My recommendation: install the NoFollow Free plugin: it’ll allow you to set your commentators’ links to be DoFollow and have a lot of control in the process of doing so. This way, users are more likely to visit your blog. Yes, some will only come for the link, but it will get them to look at the blog as well, and they may like what they see. Besides, if they leave a good comment, it’s not a problem – and if they don’t, well, then just remove it – it is your blog after all.

    Note that in my previous post, Stephan (@ThatSwissIMGuy), raised a good question: what do we gain by getting comments? After all, they helps ‘bleed’ link juice from the site (so effectively weaken its Page Rank). Although that is true, Google really favors blogs with plenty of comments, and if you write a post that becomes popular, you’ll notice that it really helps that post’s rankings. Of course, Google hates fake comments, and I would not be surprised if it knows how to detect those (and I’m sure it knows how to detect spam comments). Interestingly, I recently read an article about a guy whose site was banned (deindexed) for using a fake comment generator. So I would strongly advise not even attempting to go down that route!


  2. Controlling anchor text: one problem with leaving comments on blogs is that they are associated with the name of the person who left them. Go to a typical blog, and see that every name that has a hyperlink points to a website. Although the link is useful, it would be far more effective in terms of search engine optimization if it used a good anchor text, since anchor text is hugely important when doing SEO. For example: in most blogs, if I leave a comment, the link to my site will be associated with my name, Udi Schlessinger. Although this will help me better rank for “Udi Schlessinger” when doing a Bing or a Google search, it would be so much better if I could control this anchor text, let’s say, have it be “Best Computer Games” for my computer game website (which is a site I have).

    KeywordLuv is a fantastic plugin that enables users to do just that – determine their anchor text. Furthermore, by searching for the text “Enter YourName@YourKeywords in the Name field to take advantage” with a keyword, users are able to find blogs/websites that use this plugin and are associated with their chosen keyword. Again, this may get your blog visited only to get a link, but if they like what they see, they’ll keep on coming – which is the goal, no?


  3. Advertising your blog: another very useful plugin is CommentLuv. Blogs that have this plugin installed show the name of the last post the poster has created and a link to it next to the actual comment that he left. Therefore, if you have a catchy title and leave interesting comments on other blogs, they are very likely to draw attention and consequently, visitors.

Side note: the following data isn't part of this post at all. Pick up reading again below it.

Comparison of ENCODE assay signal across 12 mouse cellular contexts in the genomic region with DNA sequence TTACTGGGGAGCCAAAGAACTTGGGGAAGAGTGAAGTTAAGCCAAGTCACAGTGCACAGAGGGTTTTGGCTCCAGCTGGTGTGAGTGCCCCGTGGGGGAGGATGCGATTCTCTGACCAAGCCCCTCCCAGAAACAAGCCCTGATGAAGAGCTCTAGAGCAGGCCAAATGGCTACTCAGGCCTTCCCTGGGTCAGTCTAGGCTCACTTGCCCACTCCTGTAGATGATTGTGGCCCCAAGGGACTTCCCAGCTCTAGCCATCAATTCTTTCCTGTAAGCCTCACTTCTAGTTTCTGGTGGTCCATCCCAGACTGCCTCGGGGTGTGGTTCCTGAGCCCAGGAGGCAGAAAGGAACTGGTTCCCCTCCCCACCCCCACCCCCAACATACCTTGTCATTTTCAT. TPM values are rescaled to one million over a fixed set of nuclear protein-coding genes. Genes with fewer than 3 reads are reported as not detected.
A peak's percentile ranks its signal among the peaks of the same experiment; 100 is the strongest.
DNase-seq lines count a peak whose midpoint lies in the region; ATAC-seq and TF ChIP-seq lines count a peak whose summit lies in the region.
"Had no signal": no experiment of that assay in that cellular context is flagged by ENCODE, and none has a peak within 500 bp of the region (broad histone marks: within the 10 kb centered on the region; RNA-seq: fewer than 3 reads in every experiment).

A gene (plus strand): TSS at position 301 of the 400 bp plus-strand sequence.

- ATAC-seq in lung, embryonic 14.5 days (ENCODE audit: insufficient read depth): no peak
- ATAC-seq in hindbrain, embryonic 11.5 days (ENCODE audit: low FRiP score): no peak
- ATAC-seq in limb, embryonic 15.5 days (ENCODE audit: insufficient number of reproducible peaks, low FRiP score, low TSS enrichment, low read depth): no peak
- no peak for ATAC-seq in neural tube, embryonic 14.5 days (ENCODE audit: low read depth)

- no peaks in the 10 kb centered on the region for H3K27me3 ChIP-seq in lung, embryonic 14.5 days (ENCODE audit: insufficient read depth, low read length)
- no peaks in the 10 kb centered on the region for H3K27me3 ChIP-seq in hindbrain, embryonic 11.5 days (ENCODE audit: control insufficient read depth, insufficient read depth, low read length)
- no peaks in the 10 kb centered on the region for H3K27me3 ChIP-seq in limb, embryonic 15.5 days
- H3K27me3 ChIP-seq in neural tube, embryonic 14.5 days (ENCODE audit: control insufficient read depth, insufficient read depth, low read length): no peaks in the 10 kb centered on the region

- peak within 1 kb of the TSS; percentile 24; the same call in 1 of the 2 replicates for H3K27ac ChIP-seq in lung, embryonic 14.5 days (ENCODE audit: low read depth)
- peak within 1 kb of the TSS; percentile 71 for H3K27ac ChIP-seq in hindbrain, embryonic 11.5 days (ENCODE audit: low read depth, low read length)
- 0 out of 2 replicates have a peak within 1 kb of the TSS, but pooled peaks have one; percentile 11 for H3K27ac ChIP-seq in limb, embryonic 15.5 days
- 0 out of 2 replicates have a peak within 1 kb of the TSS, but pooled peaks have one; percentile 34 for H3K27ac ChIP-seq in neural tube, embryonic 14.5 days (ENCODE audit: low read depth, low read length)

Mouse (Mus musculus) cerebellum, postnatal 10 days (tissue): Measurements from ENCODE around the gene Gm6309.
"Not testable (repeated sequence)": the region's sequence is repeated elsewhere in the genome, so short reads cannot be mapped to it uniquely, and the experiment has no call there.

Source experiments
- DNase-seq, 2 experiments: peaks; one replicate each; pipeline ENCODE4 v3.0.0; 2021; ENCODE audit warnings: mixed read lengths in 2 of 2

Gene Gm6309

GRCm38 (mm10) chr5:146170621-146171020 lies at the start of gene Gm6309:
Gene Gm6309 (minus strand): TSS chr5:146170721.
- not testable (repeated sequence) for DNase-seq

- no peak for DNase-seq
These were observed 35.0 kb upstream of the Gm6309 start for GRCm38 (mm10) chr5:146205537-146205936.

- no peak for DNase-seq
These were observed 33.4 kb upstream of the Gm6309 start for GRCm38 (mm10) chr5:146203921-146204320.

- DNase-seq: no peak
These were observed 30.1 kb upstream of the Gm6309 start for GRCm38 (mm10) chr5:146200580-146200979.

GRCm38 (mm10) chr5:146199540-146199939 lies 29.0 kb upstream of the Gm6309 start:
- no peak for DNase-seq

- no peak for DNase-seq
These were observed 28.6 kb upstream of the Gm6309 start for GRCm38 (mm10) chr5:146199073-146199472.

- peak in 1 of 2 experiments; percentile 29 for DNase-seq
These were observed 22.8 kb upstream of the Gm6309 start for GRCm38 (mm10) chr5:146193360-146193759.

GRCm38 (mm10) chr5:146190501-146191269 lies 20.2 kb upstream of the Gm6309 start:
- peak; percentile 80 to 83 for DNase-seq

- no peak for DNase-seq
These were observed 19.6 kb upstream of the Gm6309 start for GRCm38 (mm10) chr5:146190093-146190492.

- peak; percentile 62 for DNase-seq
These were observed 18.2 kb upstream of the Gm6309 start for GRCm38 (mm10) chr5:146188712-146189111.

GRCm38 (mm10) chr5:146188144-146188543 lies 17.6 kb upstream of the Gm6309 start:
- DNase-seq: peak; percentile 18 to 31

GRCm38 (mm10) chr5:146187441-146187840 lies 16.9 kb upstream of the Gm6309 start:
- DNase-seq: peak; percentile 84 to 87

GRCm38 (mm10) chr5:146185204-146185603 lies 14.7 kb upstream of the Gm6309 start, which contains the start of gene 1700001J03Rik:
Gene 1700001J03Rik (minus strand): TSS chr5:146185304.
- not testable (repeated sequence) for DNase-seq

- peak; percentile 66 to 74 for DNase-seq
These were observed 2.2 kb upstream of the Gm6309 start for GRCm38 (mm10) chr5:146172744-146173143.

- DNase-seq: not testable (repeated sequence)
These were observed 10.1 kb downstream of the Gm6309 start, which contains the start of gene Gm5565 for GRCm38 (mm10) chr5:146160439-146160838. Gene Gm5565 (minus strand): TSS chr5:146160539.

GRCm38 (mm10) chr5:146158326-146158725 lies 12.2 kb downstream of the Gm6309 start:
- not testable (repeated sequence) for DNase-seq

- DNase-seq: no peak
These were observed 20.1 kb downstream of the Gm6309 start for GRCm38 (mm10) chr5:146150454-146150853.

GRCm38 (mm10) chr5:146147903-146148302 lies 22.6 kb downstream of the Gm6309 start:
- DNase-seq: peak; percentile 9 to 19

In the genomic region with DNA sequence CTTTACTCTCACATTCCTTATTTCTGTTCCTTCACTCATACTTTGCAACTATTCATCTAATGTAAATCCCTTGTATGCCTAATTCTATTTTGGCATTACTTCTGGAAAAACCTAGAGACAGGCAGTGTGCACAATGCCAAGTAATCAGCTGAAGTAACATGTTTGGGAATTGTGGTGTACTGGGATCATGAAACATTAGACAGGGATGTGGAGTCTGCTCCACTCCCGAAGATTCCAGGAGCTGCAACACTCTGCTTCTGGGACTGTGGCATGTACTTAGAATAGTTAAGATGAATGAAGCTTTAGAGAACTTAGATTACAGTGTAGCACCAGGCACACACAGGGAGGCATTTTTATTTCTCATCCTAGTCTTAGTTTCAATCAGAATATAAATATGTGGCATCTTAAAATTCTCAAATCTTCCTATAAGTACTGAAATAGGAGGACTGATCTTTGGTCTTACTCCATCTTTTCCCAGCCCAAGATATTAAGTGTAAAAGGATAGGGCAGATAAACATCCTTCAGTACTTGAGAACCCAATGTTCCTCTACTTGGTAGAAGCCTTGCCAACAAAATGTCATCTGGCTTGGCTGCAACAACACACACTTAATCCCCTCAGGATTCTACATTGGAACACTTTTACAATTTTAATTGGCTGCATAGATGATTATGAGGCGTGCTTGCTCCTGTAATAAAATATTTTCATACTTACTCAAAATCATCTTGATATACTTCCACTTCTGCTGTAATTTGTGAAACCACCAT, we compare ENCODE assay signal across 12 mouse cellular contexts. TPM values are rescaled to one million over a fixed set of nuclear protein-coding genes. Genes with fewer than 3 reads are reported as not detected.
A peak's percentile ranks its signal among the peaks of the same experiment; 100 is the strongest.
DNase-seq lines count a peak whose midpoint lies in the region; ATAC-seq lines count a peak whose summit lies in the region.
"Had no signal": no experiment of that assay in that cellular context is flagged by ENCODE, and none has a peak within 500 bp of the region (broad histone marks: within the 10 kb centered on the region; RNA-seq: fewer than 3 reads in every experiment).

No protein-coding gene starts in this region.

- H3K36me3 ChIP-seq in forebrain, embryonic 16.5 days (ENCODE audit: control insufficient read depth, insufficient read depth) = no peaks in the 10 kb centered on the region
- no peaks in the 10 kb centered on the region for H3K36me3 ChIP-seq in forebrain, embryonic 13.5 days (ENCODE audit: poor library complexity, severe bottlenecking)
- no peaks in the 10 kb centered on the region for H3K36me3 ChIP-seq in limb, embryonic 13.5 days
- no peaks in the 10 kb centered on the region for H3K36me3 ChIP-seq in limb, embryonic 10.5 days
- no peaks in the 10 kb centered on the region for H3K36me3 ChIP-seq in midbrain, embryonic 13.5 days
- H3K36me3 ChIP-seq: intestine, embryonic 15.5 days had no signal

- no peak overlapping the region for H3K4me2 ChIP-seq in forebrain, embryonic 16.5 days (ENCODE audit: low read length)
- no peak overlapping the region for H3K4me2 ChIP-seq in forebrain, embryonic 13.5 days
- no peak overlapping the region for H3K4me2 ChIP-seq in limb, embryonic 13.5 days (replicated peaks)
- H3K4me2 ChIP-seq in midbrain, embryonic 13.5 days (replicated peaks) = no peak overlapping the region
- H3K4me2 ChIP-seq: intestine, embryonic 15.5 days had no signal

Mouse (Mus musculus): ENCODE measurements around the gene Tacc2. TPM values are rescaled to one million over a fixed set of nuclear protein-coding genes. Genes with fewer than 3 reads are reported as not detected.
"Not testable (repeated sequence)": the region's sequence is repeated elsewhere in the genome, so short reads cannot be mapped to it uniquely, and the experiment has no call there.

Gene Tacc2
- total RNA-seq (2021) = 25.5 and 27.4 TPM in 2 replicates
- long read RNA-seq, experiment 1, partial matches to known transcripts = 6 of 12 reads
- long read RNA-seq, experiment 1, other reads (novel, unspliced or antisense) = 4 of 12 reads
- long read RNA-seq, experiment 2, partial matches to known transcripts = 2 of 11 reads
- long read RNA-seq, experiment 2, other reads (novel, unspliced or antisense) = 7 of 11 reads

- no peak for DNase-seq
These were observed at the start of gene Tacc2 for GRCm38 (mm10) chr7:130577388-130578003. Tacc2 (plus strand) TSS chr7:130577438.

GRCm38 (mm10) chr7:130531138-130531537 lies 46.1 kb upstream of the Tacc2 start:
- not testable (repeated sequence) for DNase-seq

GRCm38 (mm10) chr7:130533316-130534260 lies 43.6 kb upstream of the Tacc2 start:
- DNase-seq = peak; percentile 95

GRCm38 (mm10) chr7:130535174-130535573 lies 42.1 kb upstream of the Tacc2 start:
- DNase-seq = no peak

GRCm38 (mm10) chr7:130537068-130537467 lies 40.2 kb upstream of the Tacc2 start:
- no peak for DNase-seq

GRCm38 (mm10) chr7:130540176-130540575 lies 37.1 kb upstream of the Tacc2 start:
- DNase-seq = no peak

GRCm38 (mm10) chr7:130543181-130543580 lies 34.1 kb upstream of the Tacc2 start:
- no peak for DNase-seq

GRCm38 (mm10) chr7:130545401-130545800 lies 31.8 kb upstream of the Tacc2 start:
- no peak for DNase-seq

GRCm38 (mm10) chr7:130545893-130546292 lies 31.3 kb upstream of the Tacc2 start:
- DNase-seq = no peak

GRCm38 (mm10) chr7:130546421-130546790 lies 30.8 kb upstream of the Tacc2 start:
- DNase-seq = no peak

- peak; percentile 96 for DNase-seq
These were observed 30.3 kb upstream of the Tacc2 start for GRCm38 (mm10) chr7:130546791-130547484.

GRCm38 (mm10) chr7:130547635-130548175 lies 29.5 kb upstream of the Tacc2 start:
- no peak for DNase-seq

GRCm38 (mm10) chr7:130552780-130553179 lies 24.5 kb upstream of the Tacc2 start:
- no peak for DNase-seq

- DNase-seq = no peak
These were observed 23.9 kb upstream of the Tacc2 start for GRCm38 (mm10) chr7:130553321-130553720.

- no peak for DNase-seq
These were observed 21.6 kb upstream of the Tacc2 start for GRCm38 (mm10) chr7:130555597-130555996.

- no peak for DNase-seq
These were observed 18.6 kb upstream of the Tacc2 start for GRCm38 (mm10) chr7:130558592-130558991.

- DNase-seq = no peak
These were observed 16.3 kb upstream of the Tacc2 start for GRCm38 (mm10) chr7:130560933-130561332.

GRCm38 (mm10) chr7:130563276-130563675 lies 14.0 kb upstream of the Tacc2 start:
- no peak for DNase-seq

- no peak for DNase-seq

Similarly to KeywordLuv, there is a search string that users can use to locate this plugin (it is not always active, but if active, it is “CommentLuv Enabled”). See below.


  4. Top Commentators: this is slightly more subtle but very much powerful. Some sites have a ‘Top Commentators’ bar (look to the right, this one does). Although there are several such plugins, my favorite is the ‘Top Commentators’ plugin. I used to think this is only for show, to ‘award’ individuals who leave the most comments per week/month/year with sort of a title. My opinion immediately changed when I found out one day I’m getting about 70 inbound links from a site because I was a top commentator, and my name/link appeared in every one of the blog’s pages. At first I couldn’t understand how this could be the case, but then I realized: since the ‘Top Commentators’ widget appears on every page, I got as many links as there were pages! Although some blogs disable the linking function, many do not. And even if you don’t get any link juice, the publicity alone is worth it.

    It is possible to find such blogs by simply searching for “Top Commentators” and your keyword of choice.


  5. Social media: sharing your posts in various social media sites is a sure way of getting them noticed. Digg, StumbleUpon, Facebook, Twitter – you can share your posts in all of them. The good thing is that there are plugins that make this a very easy task. Better yet, your visitors can do that as well if they like your post. Again, there are many plugins that do that, but my favorite is the Add to Any: Share/Bookmark/Email Button plugin.

The next three suggestions are also technically based, but are not plugins: